Cover

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Title page, Copyright, Dedication

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Contents

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p. vii

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Preface

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pp. xi-xii

THIS IS THE book I swore I would never write. For most of my twenty-five years in the state, all of Montana felt like prized troutwater. The most ethical thing to do was keep quiet about it. But now, the place has been found by the rest of the world. Montana is being filmed, claimed, mined, settled, and misunderstood like never before...

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Acknowledgments

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pp. xiii-xiv

ROUND UP the usual suspects. Gratitude to Bruce Bugbee for his bountiful knowledge and good heart. Many thanks also to Land Lindbergh, Dave Odell, and Bob Kiesling for taking the time to talk. The Montana Land Reliance, Five Valleys Land Trust, and all the other land trusts in the state provided...

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1. Ghost Dance

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pp. 1-10

IN ONE OF Charlie Russell's paintings, an elderly Indian man kneels in downcast prayer beside a bison skull. Telegraph wires vibrate overhead as a woman wearing Gay Nineties finery pedals by on a bicycle. In the sky are the spirits of fallen warriors on painted ponies. They seem to be calling to...

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2. St. Patrick’s Day in Butte

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pp. 11-18

BUTTE ON St. Patrick's Day is about as Montana as it gets. This rough-boned city of abandoned copper mines, grotesque runoff, and rusting gallows frames may be down a few hands but it still knows how to throw a party. There's a lot to celebrate and to forget. No place in the state has seen things go more cattywampus. Butte started as a small gold...

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3. Myths

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pp. 19-56

MYTHS ARE things that never were, but always are." A philosopher whose name I can't remember figured that one out. But the word "myth" has two meanings. One is an untruth—sheer boneheaded bullshit. No shortage has ever been reported. The other definition is more compelling. A myth is a story that helps explain a sacred history and the origin of a way...

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4. The Puritan Epic, Prohibition and Magnetohydrodynamics Party

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pp. 57-78

PEOPLE CALL the place Pburg and go on the best they can. I moved to Philipsburg in 1975. It is one of the complete ironies of my life that I went to conservative and contrary Granite County to be a land-use planner. This is like being a vegan at a testicle festival. For those unacquainted with the drill, Montanans like to deep-fat fry mountains of bull...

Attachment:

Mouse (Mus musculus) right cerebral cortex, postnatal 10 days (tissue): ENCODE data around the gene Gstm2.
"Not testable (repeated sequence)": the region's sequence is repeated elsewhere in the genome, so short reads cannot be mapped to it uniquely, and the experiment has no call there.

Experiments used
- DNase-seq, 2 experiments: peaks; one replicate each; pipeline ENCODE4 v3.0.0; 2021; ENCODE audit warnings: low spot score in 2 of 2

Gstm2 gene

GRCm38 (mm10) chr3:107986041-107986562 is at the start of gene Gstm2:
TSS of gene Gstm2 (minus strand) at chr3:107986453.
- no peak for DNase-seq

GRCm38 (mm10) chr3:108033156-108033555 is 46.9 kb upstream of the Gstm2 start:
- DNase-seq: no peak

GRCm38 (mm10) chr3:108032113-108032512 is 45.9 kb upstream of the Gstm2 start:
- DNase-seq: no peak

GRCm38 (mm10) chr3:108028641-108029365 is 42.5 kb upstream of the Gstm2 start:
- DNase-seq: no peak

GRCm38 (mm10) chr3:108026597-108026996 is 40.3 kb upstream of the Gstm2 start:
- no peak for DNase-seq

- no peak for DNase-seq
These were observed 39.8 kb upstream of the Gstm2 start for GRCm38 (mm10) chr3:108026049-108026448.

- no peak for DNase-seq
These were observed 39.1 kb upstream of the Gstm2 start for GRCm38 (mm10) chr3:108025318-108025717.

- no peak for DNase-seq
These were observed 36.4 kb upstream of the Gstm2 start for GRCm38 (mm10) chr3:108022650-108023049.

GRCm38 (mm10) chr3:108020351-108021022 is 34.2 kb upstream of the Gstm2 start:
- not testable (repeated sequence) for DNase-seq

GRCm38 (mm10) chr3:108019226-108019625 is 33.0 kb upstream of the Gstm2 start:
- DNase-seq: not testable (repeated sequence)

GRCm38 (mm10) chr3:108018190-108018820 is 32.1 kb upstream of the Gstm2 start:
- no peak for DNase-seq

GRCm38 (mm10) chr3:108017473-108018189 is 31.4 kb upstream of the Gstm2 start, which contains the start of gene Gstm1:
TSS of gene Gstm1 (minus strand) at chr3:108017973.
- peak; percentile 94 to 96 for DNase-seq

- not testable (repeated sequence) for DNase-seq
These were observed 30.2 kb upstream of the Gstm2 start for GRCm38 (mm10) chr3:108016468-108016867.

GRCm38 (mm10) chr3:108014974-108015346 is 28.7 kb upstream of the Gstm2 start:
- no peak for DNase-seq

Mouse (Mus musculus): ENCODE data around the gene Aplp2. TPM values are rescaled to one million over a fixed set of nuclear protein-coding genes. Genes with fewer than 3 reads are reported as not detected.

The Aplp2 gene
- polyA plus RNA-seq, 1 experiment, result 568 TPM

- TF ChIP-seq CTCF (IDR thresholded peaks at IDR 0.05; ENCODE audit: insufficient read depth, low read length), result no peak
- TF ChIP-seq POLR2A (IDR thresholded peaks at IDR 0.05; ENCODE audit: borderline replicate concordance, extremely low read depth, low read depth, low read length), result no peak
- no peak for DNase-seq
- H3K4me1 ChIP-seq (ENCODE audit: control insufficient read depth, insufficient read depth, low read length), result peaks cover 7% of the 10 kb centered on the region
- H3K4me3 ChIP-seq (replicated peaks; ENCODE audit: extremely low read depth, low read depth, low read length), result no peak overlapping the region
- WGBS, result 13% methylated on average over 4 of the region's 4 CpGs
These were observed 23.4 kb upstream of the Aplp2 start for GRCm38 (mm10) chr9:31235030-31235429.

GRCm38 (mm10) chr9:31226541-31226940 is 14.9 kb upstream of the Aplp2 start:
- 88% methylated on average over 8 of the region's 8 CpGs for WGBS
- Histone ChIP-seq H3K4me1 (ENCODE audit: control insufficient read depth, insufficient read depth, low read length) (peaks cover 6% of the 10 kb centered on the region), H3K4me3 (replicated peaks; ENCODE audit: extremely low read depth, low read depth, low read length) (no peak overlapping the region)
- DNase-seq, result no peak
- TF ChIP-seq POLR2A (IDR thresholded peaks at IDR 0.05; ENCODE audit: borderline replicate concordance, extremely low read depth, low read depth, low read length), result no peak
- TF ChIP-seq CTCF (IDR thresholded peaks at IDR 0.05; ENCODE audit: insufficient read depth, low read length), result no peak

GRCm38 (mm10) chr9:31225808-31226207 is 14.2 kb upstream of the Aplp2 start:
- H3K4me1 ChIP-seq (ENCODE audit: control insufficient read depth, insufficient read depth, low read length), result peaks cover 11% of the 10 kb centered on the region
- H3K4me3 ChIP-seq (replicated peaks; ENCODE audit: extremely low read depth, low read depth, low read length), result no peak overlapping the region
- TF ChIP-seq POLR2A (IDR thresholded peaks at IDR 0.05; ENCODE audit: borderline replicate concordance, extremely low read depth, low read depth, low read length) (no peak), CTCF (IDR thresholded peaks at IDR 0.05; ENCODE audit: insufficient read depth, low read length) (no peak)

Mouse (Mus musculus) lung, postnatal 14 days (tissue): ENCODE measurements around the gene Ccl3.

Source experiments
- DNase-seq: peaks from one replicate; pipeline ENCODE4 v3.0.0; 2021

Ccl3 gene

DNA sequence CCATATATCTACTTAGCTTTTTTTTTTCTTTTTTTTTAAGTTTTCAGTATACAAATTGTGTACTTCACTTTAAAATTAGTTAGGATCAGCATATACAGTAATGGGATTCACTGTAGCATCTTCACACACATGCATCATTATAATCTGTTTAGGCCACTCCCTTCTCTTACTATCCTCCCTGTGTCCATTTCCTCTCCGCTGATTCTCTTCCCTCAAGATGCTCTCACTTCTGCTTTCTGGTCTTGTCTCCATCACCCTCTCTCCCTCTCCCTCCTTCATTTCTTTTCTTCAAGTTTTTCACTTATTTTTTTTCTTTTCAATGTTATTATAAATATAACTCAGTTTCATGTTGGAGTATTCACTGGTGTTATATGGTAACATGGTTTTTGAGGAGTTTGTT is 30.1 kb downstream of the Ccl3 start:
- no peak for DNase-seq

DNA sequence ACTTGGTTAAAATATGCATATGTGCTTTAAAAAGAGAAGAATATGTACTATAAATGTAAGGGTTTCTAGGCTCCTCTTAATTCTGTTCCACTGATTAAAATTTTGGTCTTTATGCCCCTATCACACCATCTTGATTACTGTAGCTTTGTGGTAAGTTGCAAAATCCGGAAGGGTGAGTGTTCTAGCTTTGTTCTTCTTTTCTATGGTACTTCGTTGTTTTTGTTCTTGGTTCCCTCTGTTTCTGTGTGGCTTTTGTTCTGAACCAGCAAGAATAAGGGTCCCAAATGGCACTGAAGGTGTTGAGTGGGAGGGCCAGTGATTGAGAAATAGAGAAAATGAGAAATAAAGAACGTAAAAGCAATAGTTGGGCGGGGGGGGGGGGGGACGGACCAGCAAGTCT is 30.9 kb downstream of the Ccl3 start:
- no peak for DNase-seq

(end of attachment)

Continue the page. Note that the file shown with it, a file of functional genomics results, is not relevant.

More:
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5. Land Trusting

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pp. 79-104

I WAS STANDING boot deep in the Big Hole River when the mosquitoes began to take effect. The sinuous world of channels and meander-scar sloughs was the birthplace of all bugs. Hazes, billows, veils, mare's tails of bugs. Buzzing nebulas of blood-drilling buggish bastards. My lacquer of noxious repellent only seemed to lubricate their skin-piercing equipment...

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6. The Real River That Runs through It

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pp. 105-130

SOMETIMES THERE are stories that challenge your heart, ones where good sense is at risk to nonsense, where the endurance of strong people begins to falter but will not give way. The remote Blackfoot River Valley is a landscape with one of those stories. It starts out there in the Big World. Papua New Guinea has always...

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7. The Curse of Charlot

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pp. 131-156

I REMEMBER HEARING the news on the radio. Vince Swann, a Missoula television weather forecaster, was dead at a ridiculously early age. He died of a sudden wracking fever. Rocky Mountain spotted fever. A tick bite had done in a good friend. A tick from a canyon in the Bitterroot Mountains. His wife Renee and daughters Bridgett and Michelle watched delirium collapse...

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8. The Church Lady in Paradise

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pp. 157-178

IN THE SUMMER of 1988, Yellowstone National Park caught fire and America went kind of loopy. Lightning strikes and human carelessness sent massive fire fronts roasting across the Yellowstone Plateau. Each night for weeks the press updated how many acres had been "destroyed" or "lost" to the burns. We were told the...

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9. The Elk’s Golden Eye

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pp. 179-194

AFTER THREE weeks in the Scottish Highlands you get used to climbing mountains in the fog. I rolled out of my B & B next to the Falls of Dochart and drove north to the trailhead at the base of Ben Lawers. In Scotland a "ben" is a peak. Although Lawers didn't quite reach 4,000 feet, the maps said it had...

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10. Medicine

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pp. 195-198

I LIVE IN Missoula in a small house surrounded by a stand of large ponderosa pines. Mount Jumbo rises to the south like the reclining body of a grassy elephant. The Salish called it Si Nim Koo ("Big Bump"). On June days you can hike among the waving prairies and watch lazuli buntings color the sky. On one of those absolute days, I walked...